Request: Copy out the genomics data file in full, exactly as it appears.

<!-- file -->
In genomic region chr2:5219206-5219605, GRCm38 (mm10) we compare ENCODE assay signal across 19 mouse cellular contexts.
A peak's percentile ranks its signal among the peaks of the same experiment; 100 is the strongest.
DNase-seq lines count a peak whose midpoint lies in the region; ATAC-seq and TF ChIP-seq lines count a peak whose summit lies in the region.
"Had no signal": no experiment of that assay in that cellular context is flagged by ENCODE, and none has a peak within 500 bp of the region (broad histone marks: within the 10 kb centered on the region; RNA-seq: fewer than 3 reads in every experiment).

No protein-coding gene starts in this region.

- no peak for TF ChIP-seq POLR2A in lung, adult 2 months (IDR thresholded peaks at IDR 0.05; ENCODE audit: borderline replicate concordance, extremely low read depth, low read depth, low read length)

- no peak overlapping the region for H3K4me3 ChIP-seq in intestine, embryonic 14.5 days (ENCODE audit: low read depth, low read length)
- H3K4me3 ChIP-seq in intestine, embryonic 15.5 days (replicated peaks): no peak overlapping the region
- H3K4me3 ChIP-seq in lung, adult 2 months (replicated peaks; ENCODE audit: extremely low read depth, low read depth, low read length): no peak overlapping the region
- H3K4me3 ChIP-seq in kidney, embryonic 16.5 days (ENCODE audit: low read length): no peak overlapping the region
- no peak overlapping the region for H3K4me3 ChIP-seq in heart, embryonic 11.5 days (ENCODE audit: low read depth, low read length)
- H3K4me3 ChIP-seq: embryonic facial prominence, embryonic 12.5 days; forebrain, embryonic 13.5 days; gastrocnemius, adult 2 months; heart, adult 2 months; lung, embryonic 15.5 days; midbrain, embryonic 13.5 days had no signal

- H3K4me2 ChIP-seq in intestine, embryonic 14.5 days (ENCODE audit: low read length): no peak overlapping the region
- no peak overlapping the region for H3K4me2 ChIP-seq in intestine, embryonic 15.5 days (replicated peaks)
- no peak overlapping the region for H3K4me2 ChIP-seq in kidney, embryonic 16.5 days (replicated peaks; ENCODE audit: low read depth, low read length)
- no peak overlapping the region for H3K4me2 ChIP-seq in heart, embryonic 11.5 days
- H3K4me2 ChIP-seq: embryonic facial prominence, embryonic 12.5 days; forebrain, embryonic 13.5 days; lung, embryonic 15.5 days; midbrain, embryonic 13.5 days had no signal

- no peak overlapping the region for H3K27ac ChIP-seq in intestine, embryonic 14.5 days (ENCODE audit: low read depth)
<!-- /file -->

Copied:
In genomic region chr2:5219206-5219605, GRCm38 (mm10) we compare ENCODE assay signal across 19 mouse cellular contexts.
A peak's percentile ranks its signal among the peaks of the same experiment; 100 is the strongest.
DNase-seq lines count a peak whose midpoint lies in the region; ATAC-seq and TF ChIP-seq lines count a peak whose summit lies in the region.
"Had no signal": no experiment of that assay in that cellular context is flagged by ENCODE, and none has a peak within 500 bp of the region (broad histone marks: within the 10 kb centered on the region; RNA-seq: fewer than 3 reads in every experiment).

No protein-coding gene starts in this region.

- no peak for TF ChIP-seq POLR2A in lung, adult 2 months (IDR thresholded peaks at IDR 0.05; ENCODE audit: borderline replicate concordance, extremely low read depth, low read depth, low read length)

- no peak overlapping the region for H3K4me3 ChIP-seq in intestine, embryonic 14.5 days (ENCODE audit: low read depth, low read length)
- H3K4me3 ChIP-seq in intestine, embryonic 15.5 days (replicated peaks): no peak overlapping the region
- H3K4me3 ChIP-seq in lung, adult 2 months (replicated peaks; ENCODE audit: extremely low read depth, low read depth, low read length): no peak overlapping the region
- H3K4me3 ChIP-seq in kidney, embryonic 16.5 days (ENCODE audit: low read length): no peak overlapping the region
- no peak overlapping the region for H3K4me3 ChIP-seq in heart, embryonic 11.5 days (ENCODE audit: low read depth, low read length)
- H3K4me3 ChIP-seq: embryonic facial prominence, embryonic 12.5 days; forebrain, embryonic 13.5 days; gastrocnemius, adult 2 months; heart, adult 2 months; lung, embryonic 15.5 days; midbrain, embryonic 13.5 days had no signal

- H3K4me2 ChIP-seq in intestine, embryonic 14.5 days (ENCODE audit: low read length): no peak overlapping the region
- no peak overlapping the region for H3K4me2 ChIP-seq in intestine, embryonic 15.5 days (replicated peaks)
- no peak overlapping the region for H3K4me2 ChIP-seq in kidney, embryonic 16.5 days (replicated peaks; ENCODE audit: low read depth, low read length)
- no peak overlapping the region for H3K4me2 ChIP-seq in heart, embryonic 11.5 days
- H3K4me2 ChIP-seq: embryonic facial prominence, embryonic 12.5 days; forebrain, embryonic 13.5 days; lung, embryonic 15.5 days; midbrain, embryonic 13.5 days had no signal

- no peak overlapping the region for H3K27ac ChIP-seq in intestine, embryonic 14.5 days (ENCODE audit: low read depth)